Who Deserves Credit for the Strong US Economy?
Although US President Donald Trump is prone to hyperbole, he is not wrong to tout the strength of the US economy on his watch. But while Trump's regulatory and tax policies have been good for growth, his efforts to attach his name to the economy all but ensure that he will bear the blame in the event of a downturn.
STANFORD – US President Donald Trump claims credit for “the greatest ever” economy, and constantly contrasts economic conditions today with the historically weak recovery under President Barack Obama. With growth this year over 3%, unemployment at 3.7%, and more job openings than unemployed people, the economy has greatly improved on Trump’s watch. The macroeconomic indicators are the best in decades.
Meanwhile, Obama, too, claims credit for the strong economy, arguing that his policies prevented a far worse downturn following the 2008 financial crisis. Neither Trump’s hyperbole nor Obama’s selective memory comes as a surprise.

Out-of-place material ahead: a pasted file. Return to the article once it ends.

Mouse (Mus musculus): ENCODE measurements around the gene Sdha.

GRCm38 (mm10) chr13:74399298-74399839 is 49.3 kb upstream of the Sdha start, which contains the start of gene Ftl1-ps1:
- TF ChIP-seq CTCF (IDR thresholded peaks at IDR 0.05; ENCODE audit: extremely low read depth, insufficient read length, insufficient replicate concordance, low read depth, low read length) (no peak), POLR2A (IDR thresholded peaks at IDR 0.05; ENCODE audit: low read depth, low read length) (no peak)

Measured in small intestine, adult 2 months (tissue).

American presidents, like star athletes in team sports, get both too much credit and too much blame from voters and historians for what happens on their watch. Most presidential policies must be enacted by Congress, which often alters or blocks them. And many other factors are constantly at work, not least the US Federal Reserve’s monetary policy. So far, the Fed’s policies under its new chairman, Jerome Powell, have been spot on; but that hasn’t stopped Trump from publicly complaining that interest rates are rising too rapidly. While unusual, Trump’s griping pales in comparison to President Jimmy Carter’s nationally televised admonition to the Fed to lower interest rates in the midst of the raging inflation of the late 1970s.
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